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AJ Brimson is among the Titans players to have recovered from COVID

When it comes to making a successful transition from fullback to five-eighth, none did it better than Darren Lockyer, so it's no surprise that Titans star AJ Brimson plans on putting in a call to the Broncos legend as he works on his own switch from one to six.

After starting his NRL career at five-eighth in 2018, Brimson spent time at fullback and also on the interchange bench in 2019 before making the Titans No.1 jersey his own in 27 games across the past two seasons.

Brimson produced seven tries, nine try assists, 13 line breaks and 46 tackle breaks in a sparkling 2021 campaign, chiming into the backline with devastating effect to help propel the Titans to their first finals campaign since 2010.

A broken jaw suffered in round 22 against Souths robbed Brimson of the chance to be part of the brave 25-24 loss to the Roosters in the elimination final, but the silver lining was the emergence of Jayden Campbell as a future star at fullback.

The son of club legend Preston Campbell showed enough in his debut season to suggest he can be the No.1 gun long-term, giving coach Justin Holbrook the opportunity to move Brimson back to a key playmaking role.

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"The transition can be something that’s good for my game. I can become more of a leader in the side and a bit more dominant and I can do that in the halves," Brimson said.

"Guys like [Cameron] Munster and Lockyer have made the transition before. It’ll take some time but we are willing to work on it.

"Lockyer was one of the greatest to ever play in my opinion. He was the best fullback and he turned into the best five-eighth and he did it quite comfortably.

"I got his number recently so I’ll be trying to hit him up for some tips. From a Queensland point of view I’m sure he’d be alright to help me so I might put in a phone call and ask him for advice - it'd be pretty priceless getting it from him."

Joining 21-year-old Campbell and 23-year-old Brimson in the spine will be 20-year-old halfback Toby Sexton, while the hooking role shapes as a battle between Erin Clark, 24, and Tanah Boyd, 21, meaning the Titans will boast plenty of X-factor but little experience in the key playmaking positions.

"We'll have a young spine but we're all good mates off the field and we don't really feel the pressure at all," Brimson said.

"As long as we are all on the same page and playing well together we know we are going to be fine.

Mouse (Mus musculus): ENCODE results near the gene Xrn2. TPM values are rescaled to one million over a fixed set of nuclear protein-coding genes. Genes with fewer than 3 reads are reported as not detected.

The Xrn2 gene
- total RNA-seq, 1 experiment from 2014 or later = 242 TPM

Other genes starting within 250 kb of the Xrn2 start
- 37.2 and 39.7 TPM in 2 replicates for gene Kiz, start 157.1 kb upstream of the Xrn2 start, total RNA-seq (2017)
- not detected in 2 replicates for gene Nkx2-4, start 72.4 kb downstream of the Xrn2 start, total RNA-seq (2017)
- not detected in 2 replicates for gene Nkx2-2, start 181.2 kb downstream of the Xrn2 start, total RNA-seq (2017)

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"I’ve played more games than Toby but he’s a more controlling half so he’ll say he’s the leader and he can have it if he wants, it doesn’t bother me.

"I'll chat when I want to chat and he can be the controller and I’ll just run the footy still."

One of the key areas Brimson says he'll be working on during the off-season is the different type of fitness required in the front line compared to fullback.

"At fullback it's more of a running fitness but not much tackling, whereas now [at five-eighth] it’s more wrestle and inside shoulders and different fitness but I played a lot of halves growing up so I just have to get it back into my game," Brimson said.

"As a fullback you have to have a good catch-pass the same as a halfback or five-eighth so that’s all quite similar.

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"If someone makes a break I’m still going to be pushing up in support or if the hooker jumps out I’m still going to be pushing with him, I’m not really locked in anywhere."

In a good sign for Titans fans, the three-time Maroons representative is adamant they still have a long way to go despite breaking their finals drought in 2021 and "are not where we want to be yet".

"We weren’t there last year even though we made the eight," he said. "We were stoked to be playing finals but we were nowhere near our best footy and we just want to keep building.

"We still have a long time to build up combinations with the new spine and as Nathan Cleary and Jarome Luai showed the last couple of years, age and games doesn't matter if you know each other's game inside out."

Acknowledgement of Country

National Rugby League respects and honours the Traditional Custodians of the land and pay our respects to their Elders past, present and future. We acknowledge the stories, traditions and living cultures of Aboriginal and Torres Strait Islander peoples on the lands we meet, gather and play on.

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